Mimi Legesse had to quit attending school for the deaf when she became pregnant with her first child. She started making crochet bags during that period, thinking that her former friends would be interested in purchasing one whenever she returned to finish high school.
“We tried to make a business out of it but then realized that it was not going to work because the production took a long time and crochet bags were rather difficult to make,” Mimi explained. After giving the issue some more thinking, they settled on using paper bags, according to her.
“Everybody likes paper bags; it’s 10 times better than plastic,” she said.
Mimi never had to worry about seeing rubbish or plastic as she walked the streets near her home as a child. Recently, though, she had noticed that no matter where she went, she would see trash, usually plastic bags.
It was clear to her that the status quo was untenable and that action was required.
In 2016, she established Teki Paper Bags to produce paper bags that might serve as safe, biodegradable alternatives to the more pernicious plastic bags, spearheading an effort to rid Ethiopia of single-use plastics.
Also, it’s a company run by a group of deaf women who are actively working to improve their own status in society.
Beginning with a modest staff, they eventually had to hire an additional 30 people in order to meet demand. They had to close for two months due to the COVID-19 pandemic. Mimi claims they successfully raised enough money through a crowdfunding effort at this time to keep everyone on the payroll.
When they returned to work, they found that sales had slowed and that they were having trouble moving enough bags before they decided to teach their customers Ethiopian sign language. Heineken and the Hyatt Regency were among the businesses that benefited from booking sign language sessions.
USAID Ethiopia has been supporting them since 2022 after a lengthy selection process, all with the goal of expanding their operations and providing more employment opportunities for disabled youth under the slogan “Fighting plastic bags with sign language.”
Paper bags of various sizes are now part of the services they offer to their customers. They now employ 59 people across three offices in Addis. They have also just arranged to open a fourth location within the Ethiopian Postal Service.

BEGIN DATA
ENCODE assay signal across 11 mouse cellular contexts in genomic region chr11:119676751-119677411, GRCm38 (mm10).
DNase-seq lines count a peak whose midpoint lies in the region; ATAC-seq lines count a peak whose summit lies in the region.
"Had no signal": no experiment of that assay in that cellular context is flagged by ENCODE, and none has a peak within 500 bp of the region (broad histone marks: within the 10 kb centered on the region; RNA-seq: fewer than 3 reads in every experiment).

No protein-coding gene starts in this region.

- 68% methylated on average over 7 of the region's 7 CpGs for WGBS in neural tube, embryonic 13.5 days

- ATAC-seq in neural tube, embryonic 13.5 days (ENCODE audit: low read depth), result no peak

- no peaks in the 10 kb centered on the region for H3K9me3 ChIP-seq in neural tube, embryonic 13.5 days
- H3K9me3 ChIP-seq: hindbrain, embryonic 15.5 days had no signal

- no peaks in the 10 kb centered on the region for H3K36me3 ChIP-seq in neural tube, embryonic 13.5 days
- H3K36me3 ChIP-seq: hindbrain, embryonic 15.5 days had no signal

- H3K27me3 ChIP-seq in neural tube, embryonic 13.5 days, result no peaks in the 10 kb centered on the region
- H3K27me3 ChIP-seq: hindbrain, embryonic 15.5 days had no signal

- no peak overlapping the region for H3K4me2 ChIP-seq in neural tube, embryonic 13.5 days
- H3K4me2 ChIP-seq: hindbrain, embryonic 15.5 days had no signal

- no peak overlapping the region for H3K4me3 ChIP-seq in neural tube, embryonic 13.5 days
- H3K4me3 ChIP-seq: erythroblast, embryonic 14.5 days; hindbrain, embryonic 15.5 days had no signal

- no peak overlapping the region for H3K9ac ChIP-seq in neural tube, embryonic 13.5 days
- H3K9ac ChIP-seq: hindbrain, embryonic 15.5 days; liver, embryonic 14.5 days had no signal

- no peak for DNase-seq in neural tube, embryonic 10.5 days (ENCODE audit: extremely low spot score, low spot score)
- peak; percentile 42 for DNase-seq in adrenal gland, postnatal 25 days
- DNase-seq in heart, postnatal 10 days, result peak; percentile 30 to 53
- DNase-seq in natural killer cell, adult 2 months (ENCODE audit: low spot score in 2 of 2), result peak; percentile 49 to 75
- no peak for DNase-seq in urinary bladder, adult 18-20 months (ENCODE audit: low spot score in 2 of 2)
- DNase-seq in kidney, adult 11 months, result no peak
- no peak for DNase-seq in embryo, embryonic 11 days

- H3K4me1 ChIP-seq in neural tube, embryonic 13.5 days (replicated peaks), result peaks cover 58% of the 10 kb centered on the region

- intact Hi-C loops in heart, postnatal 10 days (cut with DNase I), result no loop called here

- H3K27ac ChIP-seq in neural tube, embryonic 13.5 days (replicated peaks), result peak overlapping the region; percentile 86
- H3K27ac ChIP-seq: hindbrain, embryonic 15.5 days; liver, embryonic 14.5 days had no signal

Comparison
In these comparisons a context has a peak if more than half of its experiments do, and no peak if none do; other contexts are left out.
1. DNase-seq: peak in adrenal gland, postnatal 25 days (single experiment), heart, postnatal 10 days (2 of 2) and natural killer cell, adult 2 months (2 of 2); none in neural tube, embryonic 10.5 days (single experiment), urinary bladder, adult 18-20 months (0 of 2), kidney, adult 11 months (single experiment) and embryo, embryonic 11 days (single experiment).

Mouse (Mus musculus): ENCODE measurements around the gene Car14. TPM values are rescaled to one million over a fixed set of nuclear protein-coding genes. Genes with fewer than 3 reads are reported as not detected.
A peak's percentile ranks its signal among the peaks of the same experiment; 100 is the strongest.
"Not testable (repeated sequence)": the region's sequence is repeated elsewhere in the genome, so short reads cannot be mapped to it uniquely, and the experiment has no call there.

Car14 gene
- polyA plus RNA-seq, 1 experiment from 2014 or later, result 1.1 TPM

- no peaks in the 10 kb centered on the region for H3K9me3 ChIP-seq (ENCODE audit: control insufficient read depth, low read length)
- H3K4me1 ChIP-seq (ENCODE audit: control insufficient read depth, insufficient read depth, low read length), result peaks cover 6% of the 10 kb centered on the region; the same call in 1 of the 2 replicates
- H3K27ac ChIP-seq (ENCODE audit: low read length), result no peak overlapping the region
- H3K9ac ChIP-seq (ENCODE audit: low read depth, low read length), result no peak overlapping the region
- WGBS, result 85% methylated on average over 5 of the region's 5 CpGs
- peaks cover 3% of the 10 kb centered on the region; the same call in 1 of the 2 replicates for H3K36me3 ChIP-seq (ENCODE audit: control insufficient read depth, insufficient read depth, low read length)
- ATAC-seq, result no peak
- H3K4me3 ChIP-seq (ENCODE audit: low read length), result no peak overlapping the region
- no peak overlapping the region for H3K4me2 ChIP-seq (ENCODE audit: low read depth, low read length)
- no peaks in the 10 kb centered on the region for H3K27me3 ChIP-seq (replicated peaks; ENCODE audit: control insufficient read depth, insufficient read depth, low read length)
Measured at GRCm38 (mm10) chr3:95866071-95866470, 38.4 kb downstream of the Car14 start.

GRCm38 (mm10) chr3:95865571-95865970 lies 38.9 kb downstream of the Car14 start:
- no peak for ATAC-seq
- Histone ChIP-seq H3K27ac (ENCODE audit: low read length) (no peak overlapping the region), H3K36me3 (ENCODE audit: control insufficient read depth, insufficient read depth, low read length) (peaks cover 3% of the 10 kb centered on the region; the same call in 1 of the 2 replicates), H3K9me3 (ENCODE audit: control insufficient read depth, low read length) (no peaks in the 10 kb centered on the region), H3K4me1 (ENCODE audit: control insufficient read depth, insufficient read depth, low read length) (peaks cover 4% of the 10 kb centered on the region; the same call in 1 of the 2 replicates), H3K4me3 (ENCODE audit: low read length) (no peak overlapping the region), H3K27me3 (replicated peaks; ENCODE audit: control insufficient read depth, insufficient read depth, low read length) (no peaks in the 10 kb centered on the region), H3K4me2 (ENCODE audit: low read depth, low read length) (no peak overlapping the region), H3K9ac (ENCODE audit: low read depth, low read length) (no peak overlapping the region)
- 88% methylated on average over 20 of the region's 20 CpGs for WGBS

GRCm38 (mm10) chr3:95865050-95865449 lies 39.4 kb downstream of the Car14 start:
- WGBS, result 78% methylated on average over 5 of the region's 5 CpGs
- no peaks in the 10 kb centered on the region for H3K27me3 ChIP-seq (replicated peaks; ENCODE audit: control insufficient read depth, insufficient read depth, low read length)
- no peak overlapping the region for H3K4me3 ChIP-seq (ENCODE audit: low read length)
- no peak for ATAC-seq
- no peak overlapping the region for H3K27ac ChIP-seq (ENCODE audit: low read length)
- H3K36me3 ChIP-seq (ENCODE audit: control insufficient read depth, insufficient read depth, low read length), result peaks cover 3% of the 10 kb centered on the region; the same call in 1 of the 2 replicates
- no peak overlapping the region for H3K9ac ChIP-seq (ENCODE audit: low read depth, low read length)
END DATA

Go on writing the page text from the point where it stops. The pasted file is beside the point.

Mimi says the team should be especially proud of their accomplishments because they had to overcome not just the typical challenges faced by businesses but also those unique to the deaf community in Ethiopia faces in their day-to-day lives.
“Our disability is often invisible, and this changes a lot. When you are deaf, the problem isn’t accessibility; it is communication. The language barrier we face daily is difficult, and we have to find our own ways to be understood, which makes it hard sometimes,” Mimi explained.
The deaf community also suffers from an absence of employment options. She claims that when new positions become available, employers overlook the deaf because they assume “disability equals inability.”
Having a firm run by people who themselves have hearing impairments is a significant victory for Mimi, as is providing a platform for others with the condition to find employment or find motivation to pursue their own passion projects.
Mimi believes that the development of Teki will lead to employment opportunities for people with disabilities. Over time, they hope to persuade policymakers to set aside the entire paper bag industry as a way to provide employment opportunities for individuals with disabilities across the board, not only the deaf.
The movement to reduce the use of disposable plastic bags, according to her, will provide the opportunity for the creation of thousands of new, well-suited jobs.
“People are actually convinced when we sign alongside them and explain why plastic bags are harmful for our country, and this makes us proud and pleased,” she said.
With the help of the government, Mimi and her team hope to make Ethiopia completely free of plastic bags while simultaneously providing over 50,000 jobs to individuals with disabilities in the paper bag business.